1 Department of Clinical Medicine - Department of Paediatrics, Department of Clinical Medicine, Health, Aarhus University2 Department of Clinical Medicine, Health, Aarhus University3 Health, Aarhus University4 The Department of Paediatrics, Faculty of Health Sciences, Aarhus University, Aarhus University5 Studienævnene på HE - Board of Studies, Health Science, Studienævnene på HE, Health, Aarhus University6 unknown7 Department of Clinical Medicine - Department of Paediatrics, Department of Clinical Medicine, Health, Aarhus University8 Studienævnene på HE - Board of Studies, Health Science, Studienævnene på HE, Health, Aarhus University9 Department of Clinical Medicine, Health, Aarhus University
OBJECTIVETo determine the prevalence of residual -cell function (RBF) in children after 3-6 years of type 1 diabetes, and to examine the association between RBF and incidence of severe hypoglycemia, glycemic control, and insulin requirements.RESEARCH DESIGN AND METHODSA total of 342 children (173 boys) 4.8-18.9 years of age with type 1 diabetes for 3-6 years were included. RBF was assessed by testing meal-stimulated C-peptide concentrations. Information regarding severe hypoglycemia within the past year, current HbA(1c), and daily insulin requirements was retrieved from the medical records and through patient interviews.RESULTSNinety-two children (27%) had RBF >0.04 nmol/L. Patients with RBF 0.04 nmol/L (odds ratio, 2.59; 95% CI, 1.10-7.08; P <0.03). HbA(1c) was significantly higher in patients with RBF 0.04 nmol/L (mean, 8.49 0.08% [69.3 +/- 0.9 mmol/mol] vs. 7.92 +/- 0.13% [63.1 +/- 1.4 mmol/mol]; P <0.01), and insulin requirements were significantly lower in patients with RBF >0.2 nmol/L (mean +/- SE: 1.07 +/- 0.02 vs. 0.93 +/- 0.07 units/kg/day; P <0.04).CONCLUSIONSWe demonstrated considerable phenotypic diversity in RBF among children after 3-6 years of type 1 diabetes. Children with RBF are at lower risk for severe hypoglycemia, have better diabetes regulation, and have lower insulin requirements compared with children without RBF. There appears to be a lower limit for stimulated RBF of approximate to 0.04 nmol/L that confers a beneficial effect on hypoglycemia and metabolic control.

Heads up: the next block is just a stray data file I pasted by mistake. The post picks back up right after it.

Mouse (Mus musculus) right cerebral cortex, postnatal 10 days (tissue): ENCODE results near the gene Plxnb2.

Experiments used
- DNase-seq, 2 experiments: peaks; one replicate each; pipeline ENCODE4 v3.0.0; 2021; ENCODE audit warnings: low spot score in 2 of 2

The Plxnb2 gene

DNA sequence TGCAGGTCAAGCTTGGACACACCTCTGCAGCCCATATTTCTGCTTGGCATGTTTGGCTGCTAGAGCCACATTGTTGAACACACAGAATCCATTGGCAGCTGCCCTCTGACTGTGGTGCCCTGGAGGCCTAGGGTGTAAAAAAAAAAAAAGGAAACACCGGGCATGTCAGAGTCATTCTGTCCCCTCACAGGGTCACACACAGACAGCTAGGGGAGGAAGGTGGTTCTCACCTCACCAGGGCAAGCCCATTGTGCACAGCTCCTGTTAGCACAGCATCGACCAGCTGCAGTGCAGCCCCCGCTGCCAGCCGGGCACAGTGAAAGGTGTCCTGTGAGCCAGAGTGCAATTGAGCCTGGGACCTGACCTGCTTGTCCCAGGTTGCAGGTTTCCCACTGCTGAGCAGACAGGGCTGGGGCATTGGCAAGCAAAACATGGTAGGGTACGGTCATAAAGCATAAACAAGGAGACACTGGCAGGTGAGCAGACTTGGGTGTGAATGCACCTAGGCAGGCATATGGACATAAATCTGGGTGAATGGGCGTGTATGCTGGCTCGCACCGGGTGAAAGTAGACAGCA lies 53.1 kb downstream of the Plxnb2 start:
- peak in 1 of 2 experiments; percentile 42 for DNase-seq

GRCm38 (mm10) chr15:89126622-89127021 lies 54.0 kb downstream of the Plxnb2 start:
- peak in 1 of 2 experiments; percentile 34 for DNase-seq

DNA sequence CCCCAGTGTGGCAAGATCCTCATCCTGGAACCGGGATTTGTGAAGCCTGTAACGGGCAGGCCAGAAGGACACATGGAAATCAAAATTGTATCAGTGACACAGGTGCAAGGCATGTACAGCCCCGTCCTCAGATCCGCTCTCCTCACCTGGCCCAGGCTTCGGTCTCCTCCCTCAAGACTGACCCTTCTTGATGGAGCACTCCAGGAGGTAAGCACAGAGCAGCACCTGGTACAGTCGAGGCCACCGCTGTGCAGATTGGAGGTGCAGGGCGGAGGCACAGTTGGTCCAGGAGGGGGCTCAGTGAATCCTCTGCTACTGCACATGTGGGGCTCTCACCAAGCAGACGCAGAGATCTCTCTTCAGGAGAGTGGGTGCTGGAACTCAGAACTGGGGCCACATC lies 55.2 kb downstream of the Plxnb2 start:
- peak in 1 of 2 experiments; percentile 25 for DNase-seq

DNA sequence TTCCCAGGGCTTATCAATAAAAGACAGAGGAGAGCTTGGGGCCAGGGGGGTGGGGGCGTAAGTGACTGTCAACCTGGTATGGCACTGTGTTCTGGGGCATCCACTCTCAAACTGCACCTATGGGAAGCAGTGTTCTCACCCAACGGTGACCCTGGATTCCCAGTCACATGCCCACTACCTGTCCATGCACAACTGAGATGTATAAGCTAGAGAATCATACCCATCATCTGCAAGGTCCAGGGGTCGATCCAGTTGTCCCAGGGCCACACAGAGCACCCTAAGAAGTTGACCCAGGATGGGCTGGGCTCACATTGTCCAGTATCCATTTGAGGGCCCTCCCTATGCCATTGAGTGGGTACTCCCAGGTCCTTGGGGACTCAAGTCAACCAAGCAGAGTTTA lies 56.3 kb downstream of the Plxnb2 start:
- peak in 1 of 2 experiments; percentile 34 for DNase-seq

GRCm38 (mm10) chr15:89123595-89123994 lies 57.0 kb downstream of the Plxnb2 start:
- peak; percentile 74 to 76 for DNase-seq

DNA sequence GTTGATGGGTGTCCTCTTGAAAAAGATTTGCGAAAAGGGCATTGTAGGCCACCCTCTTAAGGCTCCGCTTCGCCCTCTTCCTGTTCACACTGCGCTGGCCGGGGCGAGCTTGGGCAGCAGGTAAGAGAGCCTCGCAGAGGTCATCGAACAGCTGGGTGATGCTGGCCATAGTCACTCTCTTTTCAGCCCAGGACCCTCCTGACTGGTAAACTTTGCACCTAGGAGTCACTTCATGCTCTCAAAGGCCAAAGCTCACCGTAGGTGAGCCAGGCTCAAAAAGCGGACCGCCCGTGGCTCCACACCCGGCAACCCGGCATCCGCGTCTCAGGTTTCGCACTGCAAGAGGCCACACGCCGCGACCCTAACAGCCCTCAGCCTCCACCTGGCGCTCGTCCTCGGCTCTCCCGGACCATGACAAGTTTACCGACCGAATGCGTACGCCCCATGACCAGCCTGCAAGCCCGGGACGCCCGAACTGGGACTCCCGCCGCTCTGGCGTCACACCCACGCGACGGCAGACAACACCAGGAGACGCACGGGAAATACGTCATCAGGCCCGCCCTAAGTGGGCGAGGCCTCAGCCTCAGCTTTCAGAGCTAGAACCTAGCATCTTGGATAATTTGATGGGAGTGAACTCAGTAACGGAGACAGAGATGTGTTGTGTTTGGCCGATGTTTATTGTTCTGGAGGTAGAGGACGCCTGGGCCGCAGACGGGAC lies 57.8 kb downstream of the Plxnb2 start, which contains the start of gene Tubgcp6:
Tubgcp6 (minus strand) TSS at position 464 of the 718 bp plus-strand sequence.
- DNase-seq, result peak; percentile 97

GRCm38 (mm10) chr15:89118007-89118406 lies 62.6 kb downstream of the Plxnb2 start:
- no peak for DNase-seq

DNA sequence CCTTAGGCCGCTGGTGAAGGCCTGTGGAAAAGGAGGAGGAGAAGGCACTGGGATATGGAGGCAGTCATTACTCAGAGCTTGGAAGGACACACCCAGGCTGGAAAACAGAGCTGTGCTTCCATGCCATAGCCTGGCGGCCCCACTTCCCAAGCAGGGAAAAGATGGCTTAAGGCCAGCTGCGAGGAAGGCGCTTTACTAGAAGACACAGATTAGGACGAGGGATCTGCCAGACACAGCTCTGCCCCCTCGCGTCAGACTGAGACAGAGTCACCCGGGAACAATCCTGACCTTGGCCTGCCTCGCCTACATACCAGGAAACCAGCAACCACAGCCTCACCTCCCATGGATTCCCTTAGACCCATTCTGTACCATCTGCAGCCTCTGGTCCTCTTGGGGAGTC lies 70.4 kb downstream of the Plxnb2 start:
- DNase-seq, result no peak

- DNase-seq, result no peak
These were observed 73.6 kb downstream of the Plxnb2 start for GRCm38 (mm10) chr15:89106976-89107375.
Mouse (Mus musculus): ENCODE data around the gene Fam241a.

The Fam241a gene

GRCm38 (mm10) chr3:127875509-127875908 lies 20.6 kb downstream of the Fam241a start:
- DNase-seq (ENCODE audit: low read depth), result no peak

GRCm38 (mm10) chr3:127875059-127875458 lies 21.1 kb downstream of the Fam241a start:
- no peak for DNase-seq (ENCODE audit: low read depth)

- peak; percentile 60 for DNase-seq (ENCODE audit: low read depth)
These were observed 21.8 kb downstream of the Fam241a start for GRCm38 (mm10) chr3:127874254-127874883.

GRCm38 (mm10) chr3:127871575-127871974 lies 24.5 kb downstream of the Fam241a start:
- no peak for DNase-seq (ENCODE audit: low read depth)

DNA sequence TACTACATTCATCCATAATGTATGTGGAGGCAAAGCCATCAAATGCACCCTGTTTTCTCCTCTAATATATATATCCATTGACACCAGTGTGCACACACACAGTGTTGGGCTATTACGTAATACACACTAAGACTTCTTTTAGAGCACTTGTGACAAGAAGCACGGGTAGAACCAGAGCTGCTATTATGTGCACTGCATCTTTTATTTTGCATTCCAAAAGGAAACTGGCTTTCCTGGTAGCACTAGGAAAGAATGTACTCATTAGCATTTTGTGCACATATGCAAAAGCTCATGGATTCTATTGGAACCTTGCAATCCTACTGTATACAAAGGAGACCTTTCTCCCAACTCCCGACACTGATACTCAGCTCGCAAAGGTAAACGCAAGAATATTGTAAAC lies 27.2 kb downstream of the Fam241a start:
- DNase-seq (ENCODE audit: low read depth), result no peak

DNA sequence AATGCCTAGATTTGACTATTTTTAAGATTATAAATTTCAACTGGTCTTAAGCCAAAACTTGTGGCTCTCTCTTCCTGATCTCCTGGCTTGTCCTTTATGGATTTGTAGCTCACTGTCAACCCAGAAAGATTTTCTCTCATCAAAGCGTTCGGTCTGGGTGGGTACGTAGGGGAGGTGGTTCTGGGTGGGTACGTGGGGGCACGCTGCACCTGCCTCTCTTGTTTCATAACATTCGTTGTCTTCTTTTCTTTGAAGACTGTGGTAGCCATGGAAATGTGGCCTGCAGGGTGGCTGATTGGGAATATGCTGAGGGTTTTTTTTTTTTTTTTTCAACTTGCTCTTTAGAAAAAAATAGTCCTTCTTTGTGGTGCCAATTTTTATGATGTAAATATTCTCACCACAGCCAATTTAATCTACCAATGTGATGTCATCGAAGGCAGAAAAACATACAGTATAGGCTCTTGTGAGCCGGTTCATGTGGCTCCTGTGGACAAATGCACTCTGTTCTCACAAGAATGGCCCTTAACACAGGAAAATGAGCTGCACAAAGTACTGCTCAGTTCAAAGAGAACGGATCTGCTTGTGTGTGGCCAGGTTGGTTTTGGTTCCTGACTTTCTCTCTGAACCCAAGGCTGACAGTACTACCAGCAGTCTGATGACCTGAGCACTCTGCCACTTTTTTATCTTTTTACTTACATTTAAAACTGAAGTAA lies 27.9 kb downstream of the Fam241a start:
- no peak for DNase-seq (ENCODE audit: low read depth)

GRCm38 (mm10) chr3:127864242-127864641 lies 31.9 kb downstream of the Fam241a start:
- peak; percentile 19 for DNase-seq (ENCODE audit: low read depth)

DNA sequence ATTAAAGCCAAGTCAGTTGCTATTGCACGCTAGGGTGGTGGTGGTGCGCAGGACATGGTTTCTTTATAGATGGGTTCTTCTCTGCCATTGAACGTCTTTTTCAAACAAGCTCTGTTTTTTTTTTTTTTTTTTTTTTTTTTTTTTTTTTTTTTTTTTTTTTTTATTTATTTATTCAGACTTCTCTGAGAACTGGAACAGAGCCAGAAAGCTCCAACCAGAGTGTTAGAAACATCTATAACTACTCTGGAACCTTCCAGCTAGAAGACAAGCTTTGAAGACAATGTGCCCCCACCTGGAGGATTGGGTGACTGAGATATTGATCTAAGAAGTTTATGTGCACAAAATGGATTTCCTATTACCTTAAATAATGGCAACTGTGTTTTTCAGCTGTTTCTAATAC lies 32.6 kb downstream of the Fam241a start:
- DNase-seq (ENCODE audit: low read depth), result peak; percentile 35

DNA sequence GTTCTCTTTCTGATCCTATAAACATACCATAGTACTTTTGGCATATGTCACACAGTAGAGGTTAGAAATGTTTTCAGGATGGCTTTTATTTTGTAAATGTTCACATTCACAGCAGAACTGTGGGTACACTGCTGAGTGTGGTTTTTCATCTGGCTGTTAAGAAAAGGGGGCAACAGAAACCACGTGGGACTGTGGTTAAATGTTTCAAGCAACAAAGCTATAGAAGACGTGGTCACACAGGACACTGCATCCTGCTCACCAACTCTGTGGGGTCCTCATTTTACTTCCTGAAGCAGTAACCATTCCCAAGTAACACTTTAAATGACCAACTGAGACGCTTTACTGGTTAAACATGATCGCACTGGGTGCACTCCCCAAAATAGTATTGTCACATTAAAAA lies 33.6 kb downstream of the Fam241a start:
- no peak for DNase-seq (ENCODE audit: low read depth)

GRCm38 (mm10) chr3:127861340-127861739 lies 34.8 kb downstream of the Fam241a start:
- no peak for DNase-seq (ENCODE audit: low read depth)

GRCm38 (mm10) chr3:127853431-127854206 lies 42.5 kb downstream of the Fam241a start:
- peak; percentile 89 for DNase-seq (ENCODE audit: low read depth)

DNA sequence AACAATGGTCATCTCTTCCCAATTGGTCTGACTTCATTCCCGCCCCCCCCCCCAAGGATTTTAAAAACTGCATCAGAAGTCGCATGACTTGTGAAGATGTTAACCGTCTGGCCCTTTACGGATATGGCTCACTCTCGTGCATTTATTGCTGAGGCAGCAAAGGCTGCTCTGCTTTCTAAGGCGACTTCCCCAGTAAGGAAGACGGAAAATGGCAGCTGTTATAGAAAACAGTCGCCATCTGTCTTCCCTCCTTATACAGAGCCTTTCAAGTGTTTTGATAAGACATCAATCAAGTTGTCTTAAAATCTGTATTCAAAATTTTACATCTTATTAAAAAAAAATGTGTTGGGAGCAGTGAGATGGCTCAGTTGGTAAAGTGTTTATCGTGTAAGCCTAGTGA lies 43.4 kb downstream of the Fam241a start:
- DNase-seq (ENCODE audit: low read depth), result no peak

Diabetes Care, 2013, Vol 36, Issue 11, p. 3454-3459
MEAL TOLERANCE-TEST C-PEPTIDE CLINICAL-MANIFESTATIONS METABOLIC CONTROL GLYCEMIC CONTROL RISING INCIDENCE NATURAL-HISTORY MELLITUS AUTOANTIBODIES REMISSION